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Cover Stories Series 2013> Ensuring Sustainable Growth> Archive
UPDATED: October 14, 2013 NO. 42, OCTOBER 17, 2013
A Crisis That Brought Good
The economic woes from the global financial crisis may have been exactly what China needed
By Lan Xinzhen

MAKE IT FASTER: A worker inside the Weifang High and New Technology Zone of Shandong Province assembles automatic transmissions for new vehicles. The financial crisis forces China to revamp its industrial structure (SUN SHUBAO)

The results are expected: China's economic growth slowed from 10.7 percent in the third quarter of 2010 to 7.6 percent in the second quarter this year. In other words, the Chinese economy is suffering from the pains of restructuring. But it is in a healthier state than before the global financial crisis.

The crisis also impacted China's economy in two important ways. First, it eliminated high inflation, which stood at 8.5 percent in April 2008, more than twice the government's target of 4 percent. To lower inflation, China's central bank raised its benchmark interest rate six times in 2007, an unprecedented move in the country's history. However, the inflation rate remained high. The global financial crisis soon hacked away at inflation, with the rate even falling below zero from February to September 2009. Second, China's economy significantly grew. In 2007, GDP of the United States was four times that of China's, but in 2012 the gap was narrowed to 1.9 times.

Crisis coming to China?

The global financial crisis that began in the United States has made Chinese economists nervous: Will the Chinese financial sector, which is increasingly becoming integrated with the global financial market, witness a similar financial crisis as the one in the United States? The concerns are real. China is looking a lot like the United States before the global financial crisis. Soaring credit growth and real estate prices—two factors that led to the crash in 2008—are alive and flourishing in China.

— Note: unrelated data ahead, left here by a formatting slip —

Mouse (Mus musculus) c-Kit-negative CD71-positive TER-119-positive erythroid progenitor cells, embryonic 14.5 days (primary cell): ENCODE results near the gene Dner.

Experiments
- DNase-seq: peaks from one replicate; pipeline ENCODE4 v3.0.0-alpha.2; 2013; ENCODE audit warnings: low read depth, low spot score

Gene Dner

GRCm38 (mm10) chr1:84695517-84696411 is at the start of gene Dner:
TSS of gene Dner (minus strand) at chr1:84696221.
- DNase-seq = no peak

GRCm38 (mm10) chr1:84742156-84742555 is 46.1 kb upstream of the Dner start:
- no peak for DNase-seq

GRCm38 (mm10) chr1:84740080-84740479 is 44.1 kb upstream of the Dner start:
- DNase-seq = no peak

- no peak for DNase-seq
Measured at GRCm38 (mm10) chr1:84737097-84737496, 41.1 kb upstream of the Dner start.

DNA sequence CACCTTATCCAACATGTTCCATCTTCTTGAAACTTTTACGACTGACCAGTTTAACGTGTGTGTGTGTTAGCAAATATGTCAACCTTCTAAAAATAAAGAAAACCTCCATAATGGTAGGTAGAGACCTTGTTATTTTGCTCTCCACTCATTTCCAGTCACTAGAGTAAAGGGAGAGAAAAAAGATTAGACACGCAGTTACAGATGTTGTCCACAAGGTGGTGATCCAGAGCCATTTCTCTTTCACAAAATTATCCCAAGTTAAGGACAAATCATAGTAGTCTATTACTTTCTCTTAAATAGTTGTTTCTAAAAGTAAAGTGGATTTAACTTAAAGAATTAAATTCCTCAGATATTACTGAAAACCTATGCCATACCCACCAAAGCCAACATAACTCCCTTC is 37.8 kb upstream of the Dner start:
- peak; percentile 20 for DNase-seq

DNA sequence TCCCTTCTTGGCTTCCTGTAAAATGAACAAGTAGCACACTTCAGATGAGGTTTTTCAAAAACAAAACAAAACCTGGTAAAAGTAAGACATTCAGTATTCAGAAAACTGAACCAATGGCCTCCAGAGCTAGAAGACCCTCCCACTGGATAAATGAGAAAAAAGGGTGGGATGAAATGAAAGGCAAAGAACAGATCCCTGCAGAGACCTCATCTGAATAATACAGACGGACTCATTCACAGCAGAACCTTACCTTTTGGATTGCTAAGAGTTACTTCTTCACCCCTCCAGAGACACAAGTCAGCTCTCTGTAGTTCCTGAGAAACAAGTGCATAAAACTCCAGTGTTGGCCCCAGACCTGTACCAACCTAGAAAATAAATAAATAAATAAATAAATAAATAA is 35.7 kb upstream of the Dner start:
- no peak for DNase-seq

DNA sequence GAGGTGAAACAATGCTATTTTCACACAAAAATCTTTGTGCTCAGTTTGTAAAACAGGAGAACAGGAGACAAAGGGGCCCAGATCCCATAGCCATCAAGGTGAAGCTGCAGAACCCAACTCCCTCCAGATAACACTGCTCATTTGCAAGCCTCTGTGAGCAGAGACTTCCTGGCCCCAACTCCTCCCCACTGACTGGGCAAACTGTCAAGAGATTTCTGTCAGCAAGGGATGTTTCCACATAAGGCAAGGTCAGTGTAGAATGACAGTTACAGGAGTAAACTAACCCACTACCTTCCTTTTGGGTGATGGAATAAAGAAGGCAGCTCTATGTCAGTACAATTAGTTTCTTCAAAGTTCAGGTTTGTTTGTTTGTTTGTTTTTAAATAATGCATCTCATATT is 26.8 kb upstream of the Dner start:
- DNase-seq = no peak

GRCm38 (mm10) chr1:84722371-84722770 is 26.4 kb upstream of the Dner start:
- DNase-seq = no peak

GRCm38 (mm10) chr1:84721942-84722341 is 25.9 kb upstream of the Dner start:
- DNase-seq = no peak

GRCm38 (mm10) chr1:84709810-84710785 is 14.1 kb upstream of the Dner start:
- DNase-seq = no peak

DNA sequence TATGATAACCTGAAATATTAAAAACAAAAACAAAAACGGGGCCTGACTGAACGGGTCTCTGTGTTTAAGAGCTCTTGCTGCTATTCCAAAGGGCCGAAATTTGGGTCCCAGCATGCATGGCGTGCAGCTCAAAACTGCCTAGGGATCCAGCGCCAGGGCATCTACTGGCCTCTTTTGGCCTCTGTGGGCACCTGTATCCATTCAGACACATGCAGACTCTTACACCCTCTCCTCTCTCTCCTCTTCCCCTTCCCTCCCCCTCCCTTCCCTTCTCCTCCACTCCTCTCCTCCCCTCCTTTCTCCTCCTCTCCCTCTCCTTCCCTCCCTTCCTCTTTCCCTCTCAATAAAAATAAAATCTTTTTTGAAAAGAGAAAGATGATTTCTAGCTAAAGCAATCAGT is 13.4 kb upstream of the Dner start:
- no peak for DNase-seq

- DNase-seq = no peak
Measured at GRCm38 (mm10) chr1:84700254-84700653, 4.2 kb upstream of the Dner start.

What is more disturbing is the risk brought by China's action to cope with the financial crisis. Zhang Ping, Deputy Director of the Institute of Economics of the Chinese Academy of Social Sciences (CASS), said that after China launched its anti-crisis measures, the friction between financial uncertainties and industrial restructuring has been on the rise. China's anti-crisis policy in 2008 encouraged financial institutions and all investors to engage in long-term investment, spending huge amounts of money on high-speed railways, infrastructure and real estate projects. Once the funds outstanding for foreign exchange decline and the central bank does not offer a timely remedy, the financial crisis would occur.

Zhang Ming, a researcher from the Institute of World Economics and Politics of the CASS, believes China's general leverage ratio is now under control. Its ratio of total debt against GDP is 200 percent, which puts it in the middle of the pack among world countries. But Chinese companies have too much debt, accounting for 100-150 percent of GDP. Corresponding to the high corporate debt is surplus capacity, which may cause a financial crisis when external demand weakens.

Some others think financial crisis won't happen in China, at least within next few years. Xiang Songzuo, chief economist at the Agricultural Bank of China, thinks a financial crisis is unlikely. First, the Chinese Government has strict control of the financial and economic sector, while a financial crisis only happens when the government has no control. Second, the Chinese Government owns a huge amount of state-owned assets, including powerful state-owned enterprises and valuable state-owned land, hence it should be able to check any crisis factor in the bud. More importantly, China's financial industry, including its shadow banking system, is still oriented toward the real economy. Therefore, China is unlikely to see the kinds of financial bubbles that were present in Europe and the United States, where the financial industry was divorced from the real economy.

Economists failed to forecast the financial crisis in 2008, and their predictions of China failing into the same rut are uncertain. Still, China's financial sector needs plenty of reform or it could face a terrible fate.

Email us at: lanxinzhen@bjreview.com

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